Lanhee Chen and Conservative Apologetics

Lanhee ChenLanhee Chen is a research fellow at the Hoover Institute. And he had some advice for his fellow Republicans this morning, On Republican Priorities, Obama May Have a Point. That title makes Chen sound far more reasonable than he is. He starts by claiming that Obama has “lost almost all credibility” defending Obamacare. But he says that Obama may have a point when he says that the Republicans have not offered up what they are planning to replace it with. (Note to Mr. Chen: nothing.) He says that Republicans should debunk this claim, adding, “Now it’s time to coherently articulate a vision for what should replace the fundamentally flawed health-care law.”

Let’s stop right there. This is a conservative line that drives me nuts. It’s true: Obamacare is fundamentally flawed. And why is it fundamentally flawed? Because conservative fucktards like Lanhee Chen claimed that they were all for this “free market” approach to healthcare reform. But of course, the moment that the Democrats compromised and gave them their totally fucked up insurance company giveaway, the Republicans jumped back as though a cobra had just been dropped at their feet. Their great answer to healthcare reform was now, “Socialism!” Give me a fucking break!

But Chen is just getting started. He tells us, “Republicans aren’t lacking for ideas about what to replace Obamacare with.” According to him, conservative think tanks are overflowing with great proposals. Before getting to them, let’s just be clear. If the Democrats repealed Obamacare and tried to pass any of these “plans,” the Republicans would again turn on a dime and complain that the new plans were straight from the anus of Satan.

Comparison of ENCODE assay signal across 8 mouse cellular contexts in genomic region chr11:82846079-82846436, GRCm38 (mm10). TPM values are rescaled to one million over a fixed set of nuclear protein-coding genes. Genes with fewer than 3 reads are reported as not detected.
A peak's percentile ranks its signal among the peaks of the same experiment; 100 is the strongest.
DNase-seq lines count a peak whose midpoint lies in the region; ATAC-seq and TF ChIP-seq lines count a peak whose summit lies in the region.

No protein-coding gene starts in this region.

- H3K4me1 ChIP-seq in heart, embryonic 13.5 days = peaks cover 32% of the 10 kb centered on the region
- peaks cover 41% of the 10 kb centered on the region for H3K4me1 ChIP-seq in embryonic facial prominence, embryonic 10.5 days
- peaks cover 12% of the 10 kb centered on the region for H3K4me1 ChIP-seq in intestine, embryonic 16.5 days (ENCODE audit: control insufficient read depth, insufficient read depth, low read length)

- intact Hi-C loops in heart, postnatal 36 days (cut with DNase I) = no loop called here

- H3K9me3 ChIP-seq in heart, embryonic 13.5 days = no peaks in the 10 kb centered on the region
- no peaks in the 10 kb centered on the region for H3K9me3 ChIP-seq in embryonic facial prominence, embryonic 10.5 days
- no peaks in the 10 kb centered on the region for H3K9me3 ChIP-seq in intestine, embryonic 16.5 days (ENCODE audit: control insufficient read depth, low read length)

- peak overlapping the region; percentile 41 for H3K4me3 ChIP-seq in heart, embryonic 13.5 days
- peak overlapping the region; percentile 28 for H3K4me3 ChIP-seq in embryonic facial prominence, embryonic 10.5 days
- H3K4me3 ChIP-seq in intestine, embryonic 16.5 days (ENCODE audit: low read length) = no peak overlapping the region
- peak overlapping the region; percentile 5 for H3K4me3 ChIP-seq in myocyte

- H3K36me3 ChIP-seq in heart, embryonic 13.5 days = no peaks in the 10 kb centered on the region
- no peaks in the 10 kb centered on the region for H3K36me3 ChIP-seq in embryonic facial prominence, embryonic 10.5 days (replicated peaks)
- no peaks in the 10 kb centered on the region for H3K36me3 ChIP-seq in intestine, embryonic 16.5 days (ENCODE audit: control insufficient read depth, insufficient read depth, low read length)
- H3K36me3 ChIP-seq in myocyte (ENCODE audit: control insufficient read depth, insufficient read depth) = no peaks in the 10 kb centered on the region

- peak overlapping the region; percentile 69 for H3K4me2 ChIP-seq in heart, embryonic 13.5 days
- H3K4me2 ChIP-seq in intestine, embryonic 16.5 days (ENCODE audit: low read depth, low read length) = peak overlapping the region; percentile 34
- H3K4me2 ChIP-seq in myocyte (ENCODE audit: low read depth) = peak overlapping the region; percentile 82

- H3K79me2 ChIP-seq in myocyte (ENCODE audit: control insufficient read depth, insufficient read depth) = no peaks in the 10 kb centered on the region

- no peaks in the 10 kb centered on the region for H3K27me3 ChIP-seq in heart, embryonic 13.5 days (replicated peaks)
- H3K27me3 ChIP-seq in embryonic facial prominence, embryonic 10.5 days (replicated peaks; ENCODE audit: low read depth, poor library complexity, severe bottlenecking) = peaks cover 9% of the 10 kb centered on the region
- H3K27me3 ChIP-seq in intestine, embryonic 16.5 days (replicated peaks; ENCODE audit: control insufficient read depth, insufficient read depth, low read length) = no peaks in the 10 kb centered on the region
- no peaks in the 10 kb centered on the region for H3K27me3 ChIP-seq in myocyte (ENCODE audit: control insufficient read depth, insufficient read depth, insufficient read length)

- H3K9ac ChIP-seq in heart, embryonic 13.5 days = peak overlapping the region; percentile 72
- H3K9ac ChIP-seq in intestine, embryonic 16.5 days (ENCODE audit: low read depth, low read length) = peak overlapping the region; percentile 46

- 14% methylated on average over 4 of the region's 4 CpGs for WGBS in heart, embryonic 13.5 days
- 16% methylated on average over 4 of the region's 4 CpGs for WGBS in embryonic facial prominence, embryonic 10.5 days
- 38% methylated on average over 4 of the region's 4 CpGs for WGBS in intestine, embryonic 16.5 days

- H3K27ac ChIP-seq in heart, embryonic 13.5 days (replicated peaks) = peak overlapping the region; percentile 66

First he says there are real divides among the Republicans about how to provide healthcare to the tens of millions who don’t currently have it. But really there aren’t. He says that some conservatives “reject the very notion that expanding access to health insurance is a priority.” This is all tactical because none of them want to do anything. There are those who come right out and say that they don’t want to do anything. Then there are those who say they really do want to do something, but somehow whatever proposal is offered just isn’t quite right. Bottom line: they are against reforming the healthcare system because the people they care about are already served and they don’t care about the others.

He also notes that a big sticking point is cost. Oh yes, cost is always a big issue for Republicans. At least it is when they aren’t in the White House. And it is when the money might go to poor people. But when it will go to corporations or farmers or just rich individuals, the spigot is always on.

When he gets to all the great ideas that conservatives have regarding healthcare reform, he mentions only two important ones. The first one is an oldie that would make the current system worse: allow people to buy insurance across state lines! What this would do is allow young, healthy people in (say) California, which has laws requiring a certain level of coverage from insurance companies, to buy insurance from Mississippi, which has no such laws. This would make the insurance risk pool much more expensive in California. So this would lower health insurance costs on exactly the people who don’t need help while it increased costs on the people who do. It’s the perfect conservative policy. Brilliant!